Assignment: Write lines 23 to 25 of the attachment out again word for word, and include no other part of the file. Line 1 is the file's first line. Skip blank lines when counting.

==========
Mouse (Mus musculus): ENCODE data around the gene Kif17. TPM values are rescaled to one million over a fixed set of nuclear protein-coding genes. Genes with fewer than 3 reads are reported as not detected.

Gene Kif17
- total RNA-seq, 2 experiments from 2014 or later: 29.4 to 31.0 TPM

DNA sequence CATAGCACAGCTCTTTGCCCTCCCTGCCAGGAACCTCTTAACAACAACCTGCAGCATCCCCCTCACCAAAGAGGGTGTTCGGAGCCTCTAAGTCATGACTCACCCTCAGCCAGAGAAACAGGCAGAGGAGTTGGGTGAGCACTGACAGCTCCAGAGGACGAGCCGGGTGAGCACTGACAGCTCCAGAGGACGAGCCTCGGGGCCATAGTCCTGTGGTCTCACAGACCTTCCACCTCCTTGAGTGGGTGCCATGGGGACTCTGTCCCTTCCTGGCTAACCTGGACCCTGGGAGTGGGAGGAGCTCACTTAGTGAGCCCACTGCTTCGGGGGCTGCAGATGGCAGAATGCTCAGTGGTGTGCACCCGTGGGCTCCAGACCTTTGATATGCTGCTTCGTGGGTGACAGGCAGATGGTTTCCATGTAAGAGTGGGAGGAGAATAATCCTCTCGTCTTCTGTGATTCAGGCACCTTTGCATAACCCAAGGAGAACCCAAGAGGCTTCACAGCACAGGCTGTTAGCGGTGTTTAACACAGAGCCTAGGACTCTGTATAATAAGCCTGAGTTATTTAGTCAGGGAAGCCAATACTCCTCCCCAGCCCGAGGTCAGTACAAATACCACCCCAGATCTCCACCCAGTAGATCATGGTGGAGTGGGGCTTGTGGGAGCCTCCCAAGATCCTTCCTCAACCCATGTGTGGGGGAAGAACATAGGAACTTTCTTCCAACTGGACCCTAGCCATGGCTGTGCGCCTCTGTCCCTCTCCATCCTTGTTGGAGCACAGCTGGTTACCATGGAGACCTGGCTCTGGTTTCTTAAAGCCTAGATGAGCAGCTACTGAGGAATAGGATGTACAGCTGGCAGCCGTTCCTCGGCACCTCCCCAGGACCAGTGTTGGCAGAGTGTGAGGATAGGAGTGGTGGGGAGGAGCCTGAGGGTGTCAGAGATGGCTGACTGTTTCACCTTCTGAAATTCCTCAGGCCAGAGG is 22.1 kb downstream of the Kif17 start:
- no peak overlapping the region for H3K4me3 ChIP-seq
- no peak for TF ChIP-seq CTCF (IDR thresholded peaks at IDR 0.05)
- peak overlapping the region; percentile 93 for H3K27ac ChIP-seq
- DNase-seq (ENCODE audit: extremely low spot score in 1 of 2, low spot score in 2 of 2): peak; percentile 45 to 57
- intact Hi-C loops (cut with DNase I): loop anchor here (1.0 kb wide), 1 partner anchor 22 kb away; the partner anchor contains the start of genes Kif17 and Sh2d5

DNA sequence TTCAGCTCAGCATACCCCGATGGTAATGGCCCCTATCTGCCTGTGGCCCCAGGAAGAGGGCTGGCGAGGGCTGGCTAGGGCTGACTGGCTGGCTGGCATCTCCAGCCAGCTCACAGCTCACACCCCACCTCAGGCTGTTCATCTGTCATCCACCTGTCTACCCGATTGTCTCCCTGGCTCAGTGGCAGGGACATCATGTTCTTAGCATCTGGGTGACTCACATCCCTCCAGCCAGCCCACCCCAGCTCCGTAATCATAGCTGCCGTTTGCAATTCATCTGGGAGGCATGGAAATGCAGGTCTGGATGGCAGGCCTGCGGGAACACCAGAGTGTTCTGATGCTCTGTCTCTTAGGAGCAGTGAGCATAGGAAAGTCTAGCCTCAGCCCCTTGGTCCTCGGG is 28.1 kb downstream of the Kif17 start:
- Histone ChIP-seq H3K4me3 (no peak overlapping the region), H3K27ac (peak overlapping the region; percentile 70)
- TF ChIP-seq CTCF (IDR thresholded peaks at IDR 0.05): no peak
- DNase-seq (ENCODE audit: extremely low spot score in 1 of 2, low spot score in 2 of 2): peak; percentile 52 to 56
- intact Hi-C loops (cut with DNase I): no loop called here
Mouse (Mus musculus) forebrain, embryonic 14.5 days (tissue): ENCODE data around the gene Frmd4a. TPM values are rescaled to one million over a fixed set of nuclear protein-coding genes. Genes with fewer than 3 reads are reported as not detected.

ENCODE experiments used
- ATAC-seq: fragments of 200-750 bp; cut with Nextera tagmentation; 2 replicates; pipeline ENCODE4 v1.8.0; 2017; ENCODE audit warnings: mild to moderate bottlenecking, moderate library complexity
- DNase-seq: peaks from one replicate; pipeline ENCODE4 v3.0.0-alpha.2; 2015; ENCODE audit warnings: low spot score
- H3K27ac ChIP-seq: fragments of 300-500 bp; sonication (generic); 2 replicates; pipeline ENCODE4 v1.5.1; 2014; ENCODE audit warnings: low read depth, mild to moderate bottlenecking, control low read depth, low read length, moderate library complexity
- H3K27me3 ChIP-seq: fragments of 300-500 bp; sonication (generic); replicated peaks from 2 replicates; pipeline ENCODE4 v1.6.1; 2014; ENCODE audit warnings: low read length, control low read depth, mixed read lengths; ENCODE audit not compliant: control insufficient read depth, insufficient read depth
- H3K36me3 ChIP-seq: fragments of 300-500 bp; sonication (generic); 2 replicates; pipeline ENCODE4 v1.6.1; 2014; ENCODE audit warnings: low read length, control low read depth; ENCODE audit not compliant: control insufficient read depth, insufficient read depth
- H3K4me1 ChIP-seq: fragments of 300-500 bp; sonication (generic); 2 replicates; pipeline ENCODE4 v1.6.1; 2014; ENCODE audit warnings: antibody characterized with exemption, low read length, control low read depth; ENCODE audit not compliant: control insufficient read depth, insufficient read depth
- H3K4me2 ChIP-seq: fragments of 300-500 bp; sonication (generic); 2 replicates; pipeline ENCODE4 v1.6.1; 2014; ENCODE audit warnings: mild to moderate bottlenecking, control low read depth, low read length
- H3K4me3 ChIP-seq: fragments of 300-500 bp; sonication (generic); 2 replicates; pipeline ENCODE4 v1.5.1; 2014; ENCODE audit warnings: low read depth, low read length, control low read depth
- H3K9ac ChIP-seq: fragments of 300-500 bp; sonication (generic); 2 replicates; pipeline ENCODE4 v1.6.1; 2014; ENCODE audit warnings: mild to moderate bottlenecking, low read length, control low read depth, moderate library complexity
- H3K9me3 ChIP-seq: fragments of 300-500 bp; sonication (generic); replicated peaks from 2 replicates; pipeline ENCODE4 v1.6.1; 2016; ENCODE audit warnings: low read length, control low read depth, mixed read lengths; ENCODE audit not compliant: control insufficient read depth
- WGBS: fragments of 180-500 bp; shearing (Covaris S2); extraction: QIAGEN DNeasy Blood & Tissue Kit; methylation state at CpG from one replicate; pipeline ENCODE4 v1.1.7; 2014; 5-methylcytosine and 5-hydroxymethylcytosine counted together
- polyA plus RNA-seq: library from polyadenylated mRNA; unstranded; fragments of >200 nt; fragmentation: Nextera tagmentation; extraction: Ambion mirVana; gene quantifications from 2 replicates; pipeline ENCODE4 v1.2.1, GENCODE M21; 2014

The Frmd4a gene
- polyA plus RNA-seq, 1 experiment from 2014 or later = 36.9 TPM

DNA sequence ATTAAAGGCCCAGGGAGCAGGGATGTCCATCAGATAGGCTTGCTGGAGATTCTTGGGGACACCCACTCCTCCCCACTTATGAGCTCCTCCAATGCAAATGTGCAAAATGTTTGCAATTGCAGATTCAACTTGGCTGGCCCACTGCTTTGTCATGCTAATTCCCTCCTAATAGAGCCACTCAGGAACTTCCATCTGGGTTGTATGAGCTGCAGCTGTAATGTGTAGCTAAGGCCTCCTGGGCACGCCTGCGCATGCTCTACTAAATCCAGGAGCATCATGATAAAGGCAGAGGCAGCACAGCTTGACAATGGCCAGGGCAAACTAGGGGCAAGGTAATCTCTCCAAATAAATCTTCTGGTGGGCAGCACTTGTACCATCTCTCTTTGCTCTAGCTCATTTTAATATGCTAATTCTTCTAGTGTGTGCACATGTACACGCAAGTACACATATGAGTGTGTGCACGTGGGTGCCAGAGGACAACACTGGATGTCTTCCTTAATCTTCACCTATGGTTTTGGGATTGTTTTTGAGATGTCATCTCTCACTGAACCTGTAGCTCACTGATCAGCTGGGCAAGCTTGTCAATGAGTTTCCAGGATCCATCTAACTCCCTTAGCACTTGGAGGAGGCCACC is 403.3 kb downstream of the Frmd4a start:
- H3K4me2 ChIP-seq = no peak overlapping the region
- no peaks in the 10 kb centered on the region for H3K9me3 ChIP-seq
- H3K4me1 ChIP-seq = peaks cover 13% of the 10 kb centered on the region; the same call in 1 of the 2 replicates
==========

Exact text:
- H3K4me2 ChIP-seq: fragments of 300-500 bp; sonication (generic); 2 replicates; pipeline ENCODE4 v1.6.1; 2014; ENCODE audit warnings: mild to moderate bottlenecking, control low read depth, low read length
- H3K4me3 ChIP-seq: fragments of 300-500 bp; sonication (generic); 2 replicates; pipeline ENCODE4 v1.5.1; 2014; ENCODE audit warnings: low read depth, low read length, control low read depth
- H3K9ac ChIP-seq: fragments of 300-500 bp; sonication (generic); 2 replicates; pipeline ENCODE4 v1.6.1; 2014; ENCODE audit warnings: mild to moderate bottlenecking, low read length, control low read depth, moderate library complexity